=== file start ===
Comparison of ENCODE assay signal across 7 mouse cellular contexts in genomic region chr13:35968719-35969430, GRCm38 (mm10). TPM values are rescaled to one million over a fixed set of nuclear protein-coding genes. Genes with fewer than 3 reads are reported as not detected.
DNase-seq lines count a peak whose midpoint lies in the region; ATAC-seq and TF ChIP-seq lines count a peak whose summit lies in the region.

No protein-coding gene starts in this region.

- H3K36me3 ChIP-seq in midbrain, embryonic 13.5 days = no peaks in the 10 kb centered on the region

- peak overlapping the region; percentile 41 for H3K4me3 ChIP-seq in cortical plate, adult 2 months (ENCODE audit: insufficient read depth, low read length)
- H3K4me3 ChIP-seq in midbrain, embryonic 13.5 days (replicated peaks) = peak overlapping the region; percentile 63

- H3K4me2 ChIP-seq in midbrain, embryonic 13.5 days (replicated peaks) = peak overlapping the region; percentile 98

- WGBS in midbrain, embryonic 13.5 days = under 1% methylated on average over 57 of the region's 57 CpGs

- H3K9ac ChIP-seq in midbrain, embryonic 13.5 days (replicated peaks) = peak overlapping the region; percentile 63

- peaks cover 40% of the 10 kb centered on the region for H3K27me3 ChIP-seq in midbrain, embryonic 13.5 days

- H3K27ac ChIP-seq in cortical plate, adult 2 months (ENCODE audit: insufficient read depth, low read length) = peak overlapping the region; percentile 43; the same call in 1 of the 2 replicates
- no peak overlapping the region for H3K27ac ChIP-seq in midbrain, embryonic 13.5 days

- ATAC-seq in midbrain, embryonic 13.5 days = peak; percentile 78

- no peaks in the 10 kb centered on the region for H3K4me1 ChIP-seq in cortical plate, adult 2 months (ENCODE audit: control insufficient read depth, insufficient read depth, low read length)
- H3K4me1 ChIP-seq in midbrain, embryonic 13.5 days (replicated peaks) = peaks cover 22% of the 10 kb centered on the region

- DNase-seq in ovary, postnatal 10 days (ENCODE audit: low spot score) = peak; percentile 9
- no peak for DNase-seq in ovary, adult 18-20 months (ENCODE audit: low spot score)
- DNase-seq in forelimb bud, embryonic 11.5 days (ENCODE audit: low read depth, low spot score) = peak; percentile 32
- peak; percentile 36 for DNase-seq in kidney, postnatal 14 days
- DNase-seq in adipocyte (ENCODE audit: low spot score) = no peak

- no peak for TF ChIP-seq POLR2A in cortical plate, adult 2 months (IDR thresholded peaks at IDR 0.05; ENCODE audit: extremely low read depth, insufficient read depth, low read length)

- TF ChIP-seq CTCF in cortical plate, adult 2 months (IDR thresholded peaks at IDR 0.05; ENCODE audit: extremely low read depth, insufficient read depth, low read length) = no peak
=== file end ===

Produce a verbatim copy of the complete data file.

Comparison of ENCODE assay signal across 7 mouse cellular contexts in genomic region chr13:35968719-35969430, GRCm38 (mm10). TPM values are rescaled to one million over a fixed set of nuclear protein-coding genes. Genes with fewer than 3 reads are reported as not detected.
DNase-seq lines count a peak whose midpoint lies in the region; ATAC-seq and TF ChIP-seq lines count a peak whose summit lies in the region.

No protein-coding gene starts in this region.

- H3K36me3 ChIP-seq in midbrain, embryonic 13.5 days = no peaks in the 10 kb centered on the region

- peak overlapping the region; percentile 41 for H3K4me3 ChIP-seq in cortical plate, adult 2 months (ENCODE audit: insufficient read depth, low read length)
- H3K4me3 ChIP-seq in midbrain, embryonic 13.5 days (replicated peaks) = peak overlapping the region; percentile 63

- H3K4me2 ChIP-seq in midbrain, embryonic 13.5 days (replicated peaks) = peak overlapping the region; percentile 98

- WGBS in midbrain, embryonic 13.5 days = under 1% methylated on average over 57 of the region's 57 CpGs

- H3K9ac ChIP-seq in midbrain, embryonic 13.5 days (replicated peaks) = peak overlapping the region; percentile 63

- peaks cover 40% of the 10 kb centered on the region for H3K27me3 ChIP-seq in midbrain, embryonic 13.5 days

- H3K27ac ChIP-seq in cortical plate, adult 2 months (ENCODE audit: insufficient read depth, low read length) = peak overlapping the region; percentile 43; the same call in 1 of the 2 replicates
- no peak overlapping the region for H3K27ac ChIP-seq in midbrain, embryonic 13.5 days

- ATAC-seq in midbrain, embryonic 13.5 days = peak; percentile 78

- no peaks in the 10 kb centered on the region for H3K4me1 ChIP-seq in cortical plate, adult 2 months (ENCODE audit: control insufficient read depth, insufficient read depth, low read length)
- H3K4me1 ChIP-seq in midbrain, embryonic 13.5 days (replicated peaks) = peaks cover 22% of the 10 kb centered on the region

- DNase-seq in ovary, postnatal 10 days (ENCODE audit: low spot score) = peak; percentile 9
- no peak for DNase-seq in ovary, adult 18-20 months (ENCODE audit: low spot score)
- DNase-seq in forelimb bud, embryonic 11.5 days (ENCODE audit: low read depth, low spot score) = peak; percentile 32
- peak; percentile 36 for DNase-seq in kidney, postnatal 14 days
- DNase-seq in adipocyte (ENCODE audit: low spot score) = no peak

- no peak for TF ChIP-seq POLR2A in cortical plate, adult 2 months (IDR thresholded peaks at IDR 0.05; ENCODE audit: extremely low read depth, insufficient read depth, low read length)

- TF ChIP-seq CTCF in cortical plate, adult 2 months (IDR thresholded peaks at IDR 0.05; ENCODE audit: extremely low read depth, insufficient read depth, low read length) = no peak